REDUCING pollution caused by heavy trucks and ships will be a priority for Shanghai this year, an environment official said yesterday.
Although the city has far fewer vehicles than Beijing, the amount of pollution they create is much higher, said Luo Hailin, an official with the Shanghai Environmental Protection Bureau.
The problem, he said, is that Shanghai has more cargo trucks that produce a “huge amount of exhaust fumes and dust, and damage air quality.”
“Seeking ways to reduce emissions from motor vehicles will continue to be one of our main tasks in 2015,” he said.
Unlike Beijing and most other Chinese cities, Shanghai has the added problem of having to deal with a massive volume of river traffic, Luo said.
“In the past we have overlooked the impact of the emissions from ships coming into and out of harbor, but they are a major source of pollutants,” he said.
“One of the problems is that Shanghai welcomes vessels from all over the world, but there is no unified standard on emissions. The government needs to decide whether we should follow the practice of international ports or establish our own,” he said.
According to a survey issued in 2013 by the air quality watchdog, ships account for 12 percent of Shanghai’s sulfur oxygen emissions, 11 percent of its nitrogen dioxide emissions and about 5 percent of its PM2.5 particles.
As well as vessels coming into port in Shanghai, ships passing the mouth of the Yangtze River en route to or from Anhui and Jiangsu provinces also contribute to the city’s pollution, Luo said.
As part of last year’s efforts to reduce pollution from road traffic, more than 170,000 heavy-polluting and aging vehicles were taken off the city’s streets, the bureau said.
Another key measure taken to tackle pollution in 2014 was a cooperation deal agreed by authorities in Shanghai and the neighboring provinces of Zhejiang, Jiangsu and Anhui. Under the pact, governments agreed to share air quality data, create industrial emission standards and alert each other to pollution threats, the bureau said.
Other steps last year included the closure or updating of 1,675 boilers and furnaces that used coal or heavy oil, and the installation of more than 100 dust detectors at construction sites.
The city also introduced a ban on straw burning early in the year, which is upheld with the help of regular aerial inspections by police helicopters.
The reward for the government’s efforts was an improvement in the number of “good air days” in the city.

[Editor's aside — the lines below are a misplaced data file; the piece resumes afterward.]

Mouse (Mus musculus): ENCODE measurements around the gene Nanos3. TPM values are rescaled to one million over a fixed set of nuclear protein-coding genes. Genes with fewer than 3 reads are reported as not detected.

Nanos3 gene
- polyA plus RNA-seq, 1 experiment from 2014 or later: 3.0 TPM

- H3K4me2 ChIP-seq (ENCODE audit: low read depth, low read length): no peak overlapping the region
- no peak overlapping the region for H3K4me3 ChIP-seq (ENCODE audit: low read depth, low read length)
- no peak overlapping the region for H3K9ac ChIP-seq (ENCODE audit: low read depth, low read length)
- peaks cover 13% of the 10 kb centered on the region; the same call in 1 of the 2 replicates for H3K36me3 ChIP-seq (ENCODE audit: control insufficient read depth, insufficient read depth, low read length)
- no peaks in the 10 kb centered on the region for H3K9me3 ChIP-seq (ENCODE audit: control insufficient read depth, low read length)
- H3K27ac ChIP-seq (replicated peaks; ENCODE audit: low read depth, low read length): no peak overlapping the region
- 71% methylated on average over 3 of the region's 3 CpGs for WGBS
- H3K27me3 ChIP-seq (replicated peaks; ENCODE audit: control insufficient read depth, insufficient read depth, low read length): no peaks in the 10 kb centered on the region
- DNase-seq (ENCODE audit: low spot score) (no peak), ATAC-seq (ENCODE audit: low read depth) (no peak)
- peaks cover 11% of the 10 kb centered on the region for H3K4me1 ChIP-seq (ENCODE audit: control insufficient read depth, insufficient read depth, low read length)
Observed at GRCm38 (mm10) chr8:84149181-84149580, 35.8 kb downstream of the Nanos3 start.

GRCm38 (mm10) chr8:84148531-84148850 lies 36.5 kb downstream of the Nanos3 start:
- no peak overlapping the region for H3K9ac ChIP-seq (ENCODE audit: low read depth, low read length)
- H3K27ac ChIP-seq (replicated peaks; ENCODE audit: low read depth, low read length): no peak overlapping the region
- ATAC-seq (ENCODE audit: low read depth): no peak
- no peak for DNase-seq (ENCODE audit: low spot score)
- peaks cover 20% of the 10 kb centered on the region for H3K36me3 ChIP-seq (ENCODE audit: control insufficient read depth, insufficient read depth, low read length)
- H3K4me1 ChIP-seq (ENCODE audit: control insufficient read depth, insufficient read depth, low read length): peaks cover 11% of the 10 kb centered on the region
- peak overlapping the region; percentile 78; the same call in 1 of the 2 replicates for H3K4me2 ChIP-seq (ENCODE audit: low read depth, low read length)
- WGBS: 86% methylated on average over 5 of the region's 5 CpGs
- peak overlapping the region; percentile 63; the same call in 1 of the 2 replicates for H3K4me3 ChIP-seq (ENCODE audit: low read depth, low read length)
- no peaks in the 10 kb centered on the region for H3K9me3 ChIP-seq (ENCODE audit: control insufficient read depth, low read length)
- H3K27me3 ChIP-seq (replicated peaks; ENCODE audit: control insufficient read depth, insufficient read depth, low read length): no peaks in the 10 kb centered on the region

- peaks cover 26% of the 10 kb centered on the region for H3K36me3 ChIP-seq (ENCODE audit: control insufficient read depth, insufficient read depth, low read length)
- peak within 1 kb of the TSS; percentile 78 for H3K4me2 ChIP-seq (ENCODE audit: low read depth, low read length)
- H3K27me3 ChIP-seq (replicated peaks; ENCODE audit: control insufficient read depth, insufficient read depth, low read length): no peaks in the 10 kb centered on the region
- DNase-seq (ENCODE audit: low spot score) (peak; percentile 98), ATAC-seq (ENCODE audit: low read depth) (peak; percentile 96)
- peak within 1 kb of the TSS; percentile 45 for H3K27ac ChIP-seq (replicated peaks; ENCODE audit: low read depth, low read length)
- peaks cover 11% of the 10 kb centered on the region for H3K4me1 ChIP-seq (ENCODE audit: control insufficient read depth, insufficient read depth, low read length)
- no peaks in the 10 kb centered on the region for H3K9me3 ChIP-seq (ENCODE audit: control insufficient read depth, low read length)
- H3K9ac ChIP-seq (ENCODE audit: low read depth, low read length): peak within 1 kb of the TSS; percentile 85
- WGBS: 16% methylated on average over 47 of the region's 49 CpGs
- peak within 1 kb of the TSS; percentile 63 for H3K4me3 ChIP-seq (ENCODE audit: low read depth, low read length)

The environment bureau said Shanghai had 281 days of “excellent” or “good” air quality in 2014, an increase of 11 percent from 2013.
To achieve such a rating, the air quality index has to fall below 100.
According to official figures, just 84 days were classed as polluted in the year — down from 124 in 2013 — while four days saw heavy pollution, with an AQI reading of between 201 and 300. There were no days on which severe pollution (or an AQI above 500) was recorded.
As well as the improvements resulting from fewer heavy-polluting vehicles and a reduction in the use of coal for industry, Shanghai last year experienced fewer days with “extreme” weather conditions, which would have affected the diffusion of local pollutants, the bureau said.
Tiny PM2.5 particles remained the main air pollutant in the year, with an average density across the 12 months of 52 micrograms per cubic meter. While the figure was 16 percent lower than in 2013, it remained five times the standard set by the World Health Organization.
The WHO’s safe levels for PM2.5 are no more than 25 micrograms per cubic meter within a 24-hour period, and 10 micrograms per cubic meter as an average over a full year.
The corresponding figures set by the Chinese government are 75 and 35 micrograms per cubic meter.
The average density of other air pollutants, including PM10, sulfur dioxide and nitrogen dioxide, last year fell to their lowest levels since 2001.
As well as its pledge to tackle vehicle emissions, the bureau said there remains room for improvement in cutting pollution from industry, particularly in the catering, dry cleaning and vehicle maintenance sectors.
The agency will also seek support from district and county governments, especially in suburban areas, in building up a network of environmental inspectors.
“At present we rely heavily on tip-offs from the public about pollution violations and illegal discharges by factories,” Luo said.
“So we are encouraging district and county governments to help us create a more effective and wider reaching network,” he said.
“The battle against air pollution is a long-term one, and while we are encouraged by our successes in 2014, there is also a lot of pressure on us to achieve even more,” he said.